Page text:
1851 – London

Adolf Anderssen of Germany won the first international tournament in chess history, which was organized by Howard Staunton and run on the knockout system. As a result of the victory, Anderssen became known UNOFFICIALLY as the world’s best chess player, although he did not receive any award or title.

He eliminated, in order, Lionel Kieseritzky (+2 =1), Joszef Szen (+4 -2), Staunton (+4 -1), and Marmaduke Wyvill (+4 -2 =1). Staunton floundered, losing a playoff match to Elijah Williams for third prize. Anderssen seemed to be infusing a new spirit into the game as he swept several players off the board with aggressive Kingside assaults and was reported to have won the tournament in easy fashion.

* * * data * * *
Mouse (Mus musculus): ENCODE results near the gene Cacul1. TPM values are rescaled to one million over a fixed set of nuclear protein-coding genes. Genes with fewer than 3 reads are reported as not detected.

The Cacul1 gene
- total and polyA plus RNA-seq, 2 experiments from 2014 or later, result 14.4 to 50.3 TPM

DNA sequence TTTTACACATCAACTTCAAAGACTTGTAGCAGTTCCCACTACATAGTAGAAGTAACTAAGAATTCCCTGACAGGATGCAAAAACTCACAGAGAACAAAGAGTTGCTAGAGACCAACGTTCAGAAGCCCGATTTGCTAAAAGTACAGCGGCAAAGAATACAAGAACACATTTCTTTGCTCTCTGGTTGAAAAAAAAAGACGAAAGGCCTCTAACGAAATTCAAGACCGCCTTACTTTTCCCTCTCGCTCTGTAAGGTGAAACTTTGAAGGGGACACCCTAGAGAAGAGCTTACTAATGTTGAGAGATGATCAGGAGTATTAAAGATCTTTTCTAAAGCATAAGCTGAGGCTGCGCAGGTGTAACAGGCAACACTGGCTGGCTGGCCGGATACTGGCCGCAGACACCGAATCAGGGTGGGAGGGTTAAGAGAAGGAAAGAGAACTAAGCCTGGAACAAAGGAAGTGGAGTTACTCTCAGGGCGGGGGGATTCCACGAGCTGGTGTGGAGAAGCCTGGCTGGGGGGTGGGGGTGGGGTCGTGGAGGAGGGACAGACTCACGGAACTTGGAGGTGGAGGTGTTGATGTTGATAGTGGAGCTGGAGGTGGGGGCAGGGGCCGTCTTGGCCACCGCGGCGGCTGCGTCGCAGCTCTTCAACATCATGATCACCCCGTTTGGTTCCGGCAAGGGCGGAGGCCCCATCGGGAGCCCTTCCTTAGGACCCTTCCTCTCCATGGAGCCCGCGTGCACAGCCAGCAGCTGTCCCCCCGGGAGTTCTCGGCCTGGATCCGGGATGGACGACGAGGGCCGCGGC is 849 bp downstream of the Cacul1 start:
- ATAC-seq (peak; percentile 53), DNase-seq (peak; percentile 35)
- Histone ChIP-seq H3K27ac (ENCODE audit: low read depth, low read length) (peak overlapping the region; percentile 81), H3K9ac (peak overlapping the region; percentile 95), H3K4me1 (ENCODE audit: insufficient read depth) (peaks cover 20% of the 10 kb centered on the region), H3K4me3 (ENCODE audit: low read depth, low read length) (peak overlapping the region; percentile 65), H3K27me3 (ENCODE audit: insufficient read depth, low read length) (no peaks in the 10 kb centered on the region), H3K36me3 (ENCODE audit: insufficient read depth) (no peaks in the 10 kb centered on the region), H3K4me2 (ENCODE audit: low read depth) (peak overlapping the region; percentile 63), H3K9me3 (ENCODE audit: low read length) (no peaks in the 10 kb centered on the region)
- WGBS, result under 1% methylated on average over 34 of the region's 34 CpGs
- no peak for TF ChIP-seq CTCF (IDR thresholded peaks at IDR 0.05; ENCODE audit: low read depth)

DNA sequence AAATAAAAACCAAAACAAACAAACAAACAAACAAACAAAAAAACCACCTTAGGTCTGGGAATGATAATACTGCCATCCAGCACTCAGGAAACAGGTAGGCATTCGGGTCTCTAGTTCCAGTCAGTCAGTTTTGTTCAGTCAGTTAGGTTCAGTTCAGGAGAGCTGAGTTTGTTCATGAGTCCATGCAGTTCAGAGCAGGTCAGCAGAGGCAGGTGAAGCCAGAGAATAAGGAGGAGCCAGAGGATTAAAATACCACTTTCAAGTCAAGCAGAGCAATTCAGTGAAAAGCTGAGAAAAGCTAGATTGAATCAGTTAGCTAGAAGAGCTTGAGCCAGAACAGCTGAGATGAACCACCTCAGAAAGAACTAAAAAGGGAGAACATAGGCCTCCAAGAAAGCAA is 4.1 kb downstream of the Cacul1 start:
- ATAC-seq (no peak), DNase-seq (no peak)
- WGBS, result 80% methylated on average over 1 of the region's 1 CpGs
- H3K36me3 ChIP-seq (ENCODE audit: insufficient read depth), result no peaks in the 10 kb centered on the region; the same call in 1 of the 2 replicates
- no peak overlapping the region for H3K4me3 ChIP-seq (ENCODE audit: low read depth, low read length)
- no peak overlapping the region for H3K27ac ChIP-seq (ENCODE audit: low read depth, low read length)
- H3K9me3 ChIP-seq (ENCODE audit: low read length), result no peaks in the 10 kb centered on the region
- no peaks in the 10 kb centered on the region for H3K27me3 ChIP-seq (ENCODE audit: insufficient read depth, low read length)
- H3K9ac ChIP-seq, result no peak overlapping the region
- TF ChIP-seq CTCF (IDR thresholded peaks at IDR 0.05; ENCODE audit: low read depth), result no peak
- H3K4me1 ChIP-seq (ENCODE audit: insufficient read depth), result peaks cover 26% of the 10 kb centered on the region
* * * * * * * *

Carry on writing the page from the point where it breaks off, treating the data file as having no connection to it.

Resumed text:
This was an impressive accomplishment, especially considering the fact that there were not yet any type of time controls in place and players could move at their own pace. Some players used this factor as a psychological tactic, which caused severe irritation amongst some of the players. Additionally, the playing conditions were reportedly bad enough to inspire the following quote from Anderssen:

Things were not particularly comfortable; tables and chairs were both small and low; the large boards stuck out over both edges of the tables; any space near the player was taken away by the person recording the moves; in short, there was not the slightest amount of free space on which one could support one’s head which might be so full of care during the hard struggles.

Anderssen received 20 pounds and a large silver cup for his victory. The other participants previously not mentioned were Johann Jacob Loewenthal, Carl Mayet, J R Mucklow, Bernhard Horwitz, E S Kennedy, E Loewe, Henry Edward Bird, Alfred Brodie, Hugh Alexander Kennedy, and W. Newham.

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